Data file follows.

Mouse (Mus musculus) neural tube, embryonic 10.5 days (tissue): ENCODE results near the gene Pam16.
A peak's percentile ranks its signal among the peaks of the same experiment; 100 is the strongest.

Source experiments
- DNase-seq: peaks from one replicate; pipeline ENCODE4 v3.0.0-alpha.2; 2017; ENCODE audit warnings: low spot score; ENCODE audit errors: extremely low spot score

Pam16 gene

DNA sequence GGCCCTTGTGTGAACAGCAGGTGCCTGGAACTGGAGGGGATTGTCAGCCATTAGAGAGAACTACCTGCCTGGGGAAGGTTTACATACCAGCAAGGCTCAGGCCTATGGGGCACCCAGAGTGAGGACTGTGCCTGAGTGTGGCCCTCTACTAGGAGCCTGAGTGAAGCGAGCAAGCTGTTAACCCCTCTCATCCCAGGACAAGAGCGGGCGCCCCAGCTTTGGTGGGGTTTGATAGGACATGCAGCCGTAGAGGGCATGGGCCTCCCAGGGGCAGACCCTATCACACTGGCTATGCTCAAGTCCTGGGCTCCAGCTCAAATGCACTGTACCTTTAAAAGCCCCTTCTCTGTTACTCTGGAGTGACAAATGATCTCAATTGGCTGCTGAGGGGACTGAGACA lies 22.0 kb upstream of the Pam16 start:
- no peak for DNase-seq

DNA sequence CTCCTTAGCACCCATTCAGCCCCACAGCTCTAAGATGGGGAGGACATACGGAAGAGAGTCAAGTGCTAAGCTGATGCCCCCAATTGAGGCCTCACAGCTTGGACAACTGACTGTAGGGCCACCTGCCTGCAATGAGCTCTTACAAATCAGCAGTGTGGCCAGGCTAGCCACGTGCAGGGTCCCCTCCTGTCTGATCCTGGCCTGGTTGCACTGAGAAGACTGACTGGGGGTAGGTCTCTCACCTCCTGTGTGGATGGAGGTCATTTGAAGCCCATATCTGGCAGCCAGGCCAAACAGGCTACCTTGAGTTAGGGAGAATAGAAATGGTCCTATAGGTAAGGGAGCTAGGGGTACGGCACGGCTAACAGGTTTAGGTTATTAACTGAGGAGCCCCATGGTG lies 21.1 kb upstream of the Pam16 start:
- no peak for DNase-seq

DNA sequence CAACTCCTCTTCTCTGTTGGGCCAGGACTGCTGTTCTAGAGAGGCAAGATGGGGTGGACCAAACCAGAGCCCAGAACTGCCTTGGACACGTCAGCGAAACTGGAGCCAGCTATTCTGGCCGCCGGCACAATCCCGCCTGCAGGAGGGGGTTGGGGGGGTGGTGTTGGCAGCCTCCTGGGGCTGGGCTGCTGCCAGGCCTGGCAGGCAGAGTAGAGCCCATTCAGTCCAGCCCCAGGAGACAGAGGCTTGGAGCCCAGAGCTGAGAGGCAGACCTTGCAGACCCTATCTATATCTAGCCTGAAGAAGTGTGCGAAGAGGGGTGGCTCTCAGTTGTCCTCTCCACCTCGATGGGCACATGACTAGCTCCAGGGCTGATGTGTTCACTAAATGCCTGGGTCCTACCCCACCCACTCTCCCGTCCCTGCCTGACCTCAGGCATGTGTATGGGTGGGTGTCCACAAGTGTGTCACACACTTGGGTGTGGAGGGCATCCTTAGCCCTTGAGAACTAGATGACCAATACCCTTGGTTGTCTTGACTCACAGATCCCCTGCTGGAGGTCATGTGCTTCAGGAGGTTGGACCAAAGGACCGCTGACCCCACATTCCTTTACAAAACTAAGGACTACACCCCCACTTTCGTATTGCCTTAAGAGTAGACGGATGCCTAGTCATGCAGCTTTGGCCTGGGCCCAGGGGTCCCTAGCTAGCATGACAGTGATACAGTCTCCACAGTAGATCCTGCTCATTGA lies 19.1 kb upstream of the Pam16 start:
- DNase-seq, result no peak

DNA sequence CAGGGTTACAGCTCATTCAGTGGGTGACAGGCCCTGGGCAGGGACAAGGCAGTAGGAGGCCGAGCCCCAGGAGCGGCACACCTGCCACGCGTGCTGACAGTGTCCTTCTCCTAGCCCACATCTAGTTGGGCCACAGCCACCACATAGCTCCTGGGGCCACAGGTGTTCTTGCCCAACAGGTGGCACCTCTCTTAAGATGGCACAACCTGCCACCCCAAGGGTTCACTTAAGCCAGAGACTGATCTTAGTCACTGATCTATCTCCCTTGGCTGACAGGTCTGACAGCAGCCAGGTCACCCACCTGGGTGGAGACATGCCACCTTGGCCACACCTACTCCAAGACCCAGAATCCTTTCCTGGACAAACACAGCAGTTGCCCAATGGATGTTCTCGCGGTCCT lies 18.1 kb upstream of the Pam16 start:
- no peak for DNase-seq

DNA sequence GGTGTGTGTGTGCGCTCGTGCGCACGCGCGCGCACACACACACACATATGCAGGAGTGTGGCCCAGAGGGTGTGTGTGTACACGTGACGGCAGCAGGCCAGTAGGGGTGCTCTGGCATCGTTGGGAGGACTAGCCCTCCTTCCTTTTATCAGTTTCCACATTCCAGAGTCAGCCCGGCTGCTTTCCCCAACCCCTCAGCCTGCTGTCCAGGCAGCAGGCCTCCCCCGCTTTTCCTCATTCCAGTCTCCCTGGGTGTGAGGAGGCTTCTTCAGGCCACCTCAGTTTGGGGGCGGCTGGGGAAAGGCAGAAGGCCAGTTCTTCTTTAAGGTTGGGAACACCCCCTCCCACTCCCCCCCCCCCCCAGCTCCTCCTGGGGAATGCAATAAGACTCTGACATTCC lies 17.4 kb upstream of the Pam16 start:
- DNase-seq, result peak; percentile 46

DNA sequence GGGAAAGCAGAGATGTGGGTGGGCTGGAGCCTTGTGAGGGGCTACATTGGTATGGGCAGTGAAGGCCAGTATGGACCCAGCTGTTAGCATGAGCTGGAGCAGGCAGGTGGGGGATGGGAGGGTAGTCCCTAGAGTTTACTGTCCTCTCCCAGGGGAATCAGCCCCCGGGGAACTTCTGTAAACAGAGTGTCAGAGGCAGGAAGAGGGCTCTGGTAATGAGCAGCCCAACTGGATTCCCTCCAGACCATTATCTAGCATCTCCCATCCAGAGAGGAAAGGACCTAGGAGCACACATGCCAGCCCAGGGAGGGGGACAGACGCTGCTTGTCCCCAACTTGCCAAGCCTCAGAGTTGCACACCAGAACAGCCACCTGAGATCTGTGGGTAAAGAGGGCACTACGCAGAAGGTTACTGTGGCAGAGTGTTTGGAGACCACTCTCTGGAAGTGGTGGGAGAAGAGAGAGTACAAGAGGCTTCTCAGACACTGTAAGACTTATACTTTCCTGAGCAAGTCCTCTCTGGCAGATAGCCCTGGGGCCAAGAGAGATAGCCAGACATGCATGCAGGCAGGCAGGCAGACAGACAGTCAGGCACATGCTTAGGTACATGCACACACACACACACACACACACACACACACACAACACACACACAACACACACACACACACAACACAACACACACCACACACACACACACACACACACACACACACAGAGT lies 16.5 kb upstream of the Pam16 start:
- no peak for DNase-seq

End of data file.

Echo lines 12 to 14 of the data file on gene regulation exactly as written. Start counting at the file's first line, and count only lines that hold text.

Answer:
DNA sequence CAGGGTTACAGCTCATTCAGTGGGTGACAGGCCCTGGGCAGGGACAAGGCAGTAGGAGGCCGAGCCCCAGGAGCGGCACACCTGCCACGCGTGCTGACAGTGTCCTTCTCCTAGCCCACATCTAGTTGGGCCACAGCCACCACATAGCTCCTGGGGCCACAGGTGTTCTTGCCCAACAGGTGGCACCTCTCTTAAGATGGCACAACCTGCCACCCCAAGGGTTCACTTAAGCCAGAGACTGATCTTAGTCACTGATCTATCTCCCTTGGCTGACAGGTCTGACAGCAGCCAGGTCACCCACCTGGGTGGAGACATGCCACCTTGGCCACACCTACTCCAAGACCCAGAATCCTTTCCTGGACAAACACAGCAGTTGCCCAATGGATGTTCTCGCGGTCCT lies 18.1 kb upstream of the Pam16 start:
- no peak for DNase-seq

DNA sequence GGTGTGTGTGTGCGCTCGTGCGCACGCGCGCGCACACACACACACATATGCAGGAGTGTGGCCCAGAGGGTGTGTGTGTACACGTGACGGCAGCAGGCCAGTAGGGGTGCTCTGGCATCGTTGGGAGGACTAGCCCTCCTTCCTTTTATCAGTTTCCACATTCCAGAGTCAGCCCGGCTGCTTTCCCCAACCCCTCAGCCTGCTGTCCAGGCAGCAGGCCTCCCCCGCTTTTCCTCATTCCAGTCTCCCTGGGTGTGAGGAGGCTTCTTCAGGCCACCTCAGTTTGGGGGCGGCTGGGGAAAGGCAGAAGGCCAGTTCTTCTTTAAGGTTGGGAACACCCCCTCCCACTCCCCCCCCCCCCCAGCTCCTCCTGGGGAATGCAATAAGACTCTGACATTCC lies 17.4 kb upstream of the Pam16 start: